Utility Spotlight: Juggle Those Virtual Desktops

Having multiple virtual desktops running multiple applications and multiple files can get a bit confusing. The aptly-named Desktops app can help.

Lance Whitney

Sometimes you need more than one desktop to juggle all the applications and files that you have to work with on a regular basis. With virtual desktop software, you can maintain separate desktops on a single PC to avoid cluttering up your main desktop with dozens of different windows and programs. You can manage your e-mail in one virtual desktop, run different Web browsers in another and use Microsoft Office in a third.

There’s a variety of third-party virtual desktop utilities on the market. One tool worth considering is the free Microsoft Desktops. Developed by Mark Russinovich and Bryce Cogswell and available through Windows Sysinternals, Desktops lets you view and manage up to four virtual desktops. You can easily switch from one virtual desktop to another as you jump from one project or group of applications to another.

Download Desktops from the Sysinternals site. Unzip the downloaded file Desktops.zip and then run the extracted file Desktops.exe to trigger the program. You could also run Desktops directly from the Sysinternals Web site if you want to try it out without running it locally.

After starting Desktops, click OK; the app will appear as a system tray icon with four panels representing the four possible virtual desktops. Click the icon to display larger preview panels for each of the four desktops.

Your current desktop is Desktop 1. To open a second desktop, click on the panel for Desktop 2. You’ll see your standard Windows Desktop appear in Desktop 2. You can now open any applications or files you wish to run in Desktop 2. You can continue the same process until you reach the maximum of four desktops (see Figure 1).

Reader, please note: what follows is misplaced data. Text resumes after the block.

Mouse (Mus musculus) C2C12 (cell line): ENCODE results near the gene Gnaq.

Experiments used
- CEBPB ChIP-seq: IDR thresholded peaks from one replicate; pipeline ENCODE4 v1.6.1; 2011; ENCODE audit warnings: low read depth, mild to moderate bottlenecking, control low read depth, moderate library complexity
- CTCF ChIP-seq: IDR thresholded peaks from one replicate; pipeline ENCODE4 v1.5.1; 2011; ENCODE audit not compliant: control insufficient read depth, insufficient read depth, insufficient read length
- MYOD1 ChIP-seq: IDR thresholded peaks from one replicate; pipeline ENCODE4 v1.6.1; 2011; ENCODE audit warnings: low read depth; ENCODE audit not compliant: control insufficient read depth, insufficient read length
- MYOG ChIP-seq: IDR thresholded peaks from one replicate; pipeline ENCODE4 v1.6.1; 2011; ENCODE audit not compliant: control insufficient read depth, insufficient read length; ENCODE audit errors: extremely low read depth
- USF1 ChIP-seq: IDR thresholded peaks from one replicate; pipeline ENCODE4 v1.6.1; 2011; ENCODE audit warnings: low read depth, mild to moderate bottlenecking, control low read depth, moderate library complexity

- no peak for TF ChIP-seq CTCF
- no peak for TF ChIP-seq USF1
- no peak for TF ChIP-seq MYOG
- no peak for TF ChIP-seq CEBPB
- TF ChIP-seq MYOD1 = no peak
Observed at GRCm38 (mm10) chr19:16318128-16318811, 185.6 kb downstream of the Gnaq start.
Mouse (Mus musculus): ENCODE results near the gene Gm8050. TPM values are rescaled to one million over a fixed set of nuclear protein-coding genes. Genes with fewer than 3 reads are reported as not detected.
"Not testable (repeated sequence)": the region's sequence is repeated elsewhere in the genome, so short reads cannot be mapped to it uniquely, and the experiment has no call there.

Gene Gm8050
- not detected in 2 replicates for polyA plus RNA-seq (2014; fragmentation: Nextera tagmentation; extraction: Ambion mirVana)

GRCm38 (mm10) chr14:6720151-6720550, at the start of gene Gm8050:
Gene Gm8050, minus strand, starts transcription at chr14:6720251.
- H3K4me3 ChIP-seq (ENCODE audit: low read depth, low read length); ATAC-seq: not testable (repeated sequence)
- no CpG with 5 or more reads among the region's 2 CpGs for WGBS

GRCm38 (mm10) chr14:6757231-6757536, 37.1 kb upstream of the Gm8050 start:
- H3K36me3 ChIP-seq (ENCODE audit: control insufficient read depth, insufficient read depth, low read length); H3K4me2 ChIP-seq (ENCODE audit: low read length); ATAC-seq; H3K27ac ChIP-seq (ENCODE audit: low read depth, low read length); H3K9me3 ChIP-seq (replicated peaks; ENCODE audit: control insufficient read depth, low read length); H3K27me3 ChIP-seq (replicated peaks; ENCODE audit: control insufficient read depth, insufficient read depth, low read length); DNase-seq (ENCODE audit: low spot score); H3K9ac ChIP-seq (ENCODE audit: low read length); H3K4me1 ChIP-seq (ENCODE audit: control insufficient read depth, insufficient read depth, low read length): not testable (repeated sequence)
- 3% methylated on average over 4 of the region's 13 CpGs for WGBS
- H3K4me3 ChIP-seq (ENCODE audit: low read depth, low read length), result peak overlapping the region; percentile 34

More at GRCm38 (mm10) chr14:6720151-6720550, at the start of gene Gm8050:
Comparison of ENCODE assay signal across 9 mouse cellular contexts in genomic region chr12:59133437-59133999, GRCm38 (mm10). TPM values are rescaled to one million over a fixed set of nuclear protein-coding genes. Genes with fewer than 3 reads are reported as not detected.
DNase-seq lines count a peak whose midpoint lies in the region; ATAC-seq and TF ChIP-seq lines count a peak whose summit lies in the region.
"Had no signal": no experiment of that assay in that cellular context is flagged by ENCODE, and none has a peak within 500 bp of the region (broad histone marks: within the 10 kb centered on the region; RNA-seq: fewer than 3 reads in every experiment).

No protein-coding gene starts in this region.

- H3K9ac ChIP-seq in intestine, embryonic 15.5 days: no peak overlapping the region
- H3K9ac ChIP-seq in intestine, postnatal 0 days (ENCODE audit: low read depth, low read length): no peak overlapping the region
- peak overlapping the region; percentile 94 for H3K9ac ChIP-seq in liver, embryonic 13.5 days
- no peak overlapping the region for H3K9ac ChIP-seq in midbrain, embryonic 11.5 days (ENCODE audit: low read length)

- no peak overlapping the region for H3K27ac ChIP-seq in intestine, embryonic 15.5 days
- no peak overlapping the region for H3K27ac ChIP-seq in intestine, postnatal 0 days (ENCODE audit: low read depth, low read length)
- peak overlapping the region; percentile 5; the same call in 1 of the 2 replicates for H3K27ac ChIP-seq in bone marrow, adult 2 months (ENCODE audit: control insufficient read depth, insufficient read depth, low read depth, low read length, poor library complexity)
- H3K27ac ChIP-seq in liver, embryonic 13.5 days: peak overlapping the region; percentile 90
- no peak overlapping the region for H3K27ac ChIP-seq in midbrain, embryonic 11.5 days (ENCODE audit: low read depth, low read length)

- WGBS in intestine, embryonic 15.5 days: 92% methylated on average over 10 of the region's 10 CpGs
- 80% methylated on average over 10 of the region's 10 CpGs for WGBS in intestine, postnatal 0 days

Figure 1 Desktops lets you control and manage up to four individual virtual desktops.

You can switch back and forth between the various desktops by clicking on the system tray icon and choosing the desktop you wish to display. You can also set up hotkeys to switch back and forth. The default setting is the Alt key, with the number keys one through four to switch to the corresponding desktop.

You can tweak that if you’d rather use the Control, Shift or Windows keys instead of Alt, and the function keys one through four. Right-click on the system tray icon and select Options to change the hotkeys. From the Options window (see Figure 2), you can also configure Desktops to automatically load every time you start Windows.

Figure 2 If you frequently need to manage multiple desktops, you can configure Desktops to load automatically.

Go Remote

Besides managing multiple applications and files, Desktops also comes in handy if you need to open a remote connection to another PC. Simply open and switch to a new virtual desktop. From your new desktop, use a tool like Microsoft Remote Desktop Connection to log into a remote PC or server. Now you can easily switch between your own local PC and the remote PC on one single monitor and one single desktop.

From a technical standpoint, Desktops works a bit differently than most other virtual desktop software. It creates a Windows desktop object for each virtual desktop, so each desktop runs within its own separate instance of explorer.exe. Therefore, Desktops does have certain limitations when compared to other third-party tools.

Most of your system tray icons will only appear in Desktop 1. You won’t be able to access them from the other desktops. You also can’t move windows from one desktop to another. You can’t close Desktops while Windows is running. The tool is designed to be available while you work in Windows, so the only way to close down your virtual desktops is to log off or shut down Windows.

Despite these limitations, Desktops is a reliable and robust tool. It supports Windows XP and later on the client side and Windows Server 2003 and later on the server side.


Lance Whitney is a writer, IT consultant and software trainer. He’s spent countless hours tweaking Windows workstations and servers. Originally a journalist, he took a blind leap into the IT world in the early ’90s.